Monday, November 19, 2012

How do you value yourself?

How different my worlds are now – a good thing for gaining perspective. Santa Fe, my primary home, filled with space and light, and Europe, where I am at the moment, coated in blankets of fog and permeated by the rich smell of water and fallen leaves. It teaches me not to take everything quite so seriously. It reminds me that nothing is permanent, to keep welcoming and making changes, and to allow life to flow through me.

What is foremost on my mind these days is the question of value. How do we value ourselves? How does that value translate to others? What are we willing to do in order to feel valued? How much is my input, versus the rewards I get back?

I guess for me, being almost 50, these are legitimate questions. The times where I had unlimited energy and would just charge ahead, are truly over. At this point, investments versus outcome have to be balanced. For example, it’s clear to me that my primary reward – and that continues to be way more important to me than the monetary return, has to do with actually making a difference in people’s lives. I have worked very hard for a very long time to have the insights I do – and it’s important for me to share them. It’s important that they be received. For this reception, a certain framework has to be laid.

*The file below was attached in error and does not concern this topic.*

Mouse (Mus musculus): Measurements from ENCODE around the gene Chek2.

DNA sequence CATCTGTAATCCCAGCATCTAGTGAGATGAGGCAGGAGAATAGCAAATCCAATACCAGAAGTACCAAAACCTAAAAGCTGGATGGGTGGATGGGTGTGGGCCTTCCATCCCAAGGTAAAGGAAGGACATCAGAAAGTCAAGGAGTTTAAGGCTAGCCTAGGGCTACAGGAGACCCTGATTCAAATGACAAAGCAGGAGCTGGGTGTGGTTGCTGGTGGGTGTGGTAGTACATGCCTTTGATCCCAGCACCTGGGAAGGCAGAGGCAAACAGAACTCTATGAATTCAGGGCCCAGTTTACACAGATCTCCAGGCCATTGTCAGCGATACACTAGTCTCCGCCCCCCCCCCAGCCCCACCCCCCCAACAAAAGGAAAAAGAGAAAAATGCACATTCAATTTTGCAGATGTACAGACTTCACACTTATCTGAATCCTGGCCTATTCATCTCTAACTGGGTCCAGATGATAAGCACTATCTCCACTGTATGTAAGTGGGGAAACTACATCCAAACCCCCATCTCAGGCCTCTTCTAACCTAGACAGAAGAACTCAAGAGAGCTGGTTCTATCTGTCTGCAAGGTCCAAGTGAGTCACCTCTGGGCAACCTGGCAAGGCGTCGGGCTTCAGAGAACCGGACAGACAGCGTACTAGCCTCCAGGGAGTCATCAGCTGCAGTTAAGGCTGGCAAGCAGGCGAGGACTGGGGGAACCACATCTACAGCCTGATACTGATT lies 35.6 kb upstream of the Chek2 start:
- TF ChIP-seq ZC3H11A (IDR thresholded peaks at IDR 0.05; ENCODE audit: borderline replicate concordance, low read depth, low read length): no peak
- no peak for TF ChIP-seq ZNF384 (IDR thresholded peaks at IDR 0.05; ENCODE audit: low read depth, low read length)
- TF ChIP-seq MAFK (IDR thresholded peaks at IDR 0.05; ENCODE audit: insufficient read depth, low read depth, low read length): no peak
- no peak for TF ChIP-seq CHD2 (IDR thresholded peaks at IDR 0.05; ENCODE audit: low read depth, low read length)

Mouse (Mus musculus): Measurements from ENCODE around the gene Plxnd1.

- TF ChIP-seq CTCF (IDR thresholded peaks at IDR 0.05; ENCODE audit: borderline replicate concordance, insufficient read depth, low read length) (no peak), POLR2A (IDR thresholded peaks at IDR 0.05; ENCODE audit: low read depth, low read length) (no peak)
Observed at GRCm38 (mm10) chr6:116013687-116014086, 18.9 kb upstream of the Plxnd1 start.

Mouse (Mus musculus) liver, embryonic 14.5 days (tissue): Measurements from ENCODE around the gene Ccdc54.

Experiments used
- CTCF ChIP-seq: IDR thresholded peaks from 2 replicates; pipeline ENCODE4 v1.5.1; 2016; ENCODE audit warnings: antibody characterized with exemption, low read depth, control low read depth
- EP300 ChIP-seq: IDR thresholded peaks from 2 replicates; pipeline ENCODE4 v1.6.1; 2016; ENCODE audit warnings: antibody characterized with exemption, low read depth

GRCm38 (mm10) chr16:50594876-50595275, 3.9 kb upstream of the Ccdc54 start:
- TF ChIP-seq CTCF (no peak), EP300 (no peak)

I am keenly aware, these days, between the different types of attention in a public class where people come mostly expecting a good workout, and say, a workshop, where students are more inclined to be open and go on a journey.

Under the right circumstances, I can take people on such a journey of transformation and it is increasingly important to me to set those parameters in a way that allows this to happen.

I have earned my livelihood from public classes for 20 years and in some ways it is truly scary to contemplate to let that format of my teaching go. Yet it is clear that this particular format no longer serves my primary objective – which is to help students remember who they really are and what matters most in their lives.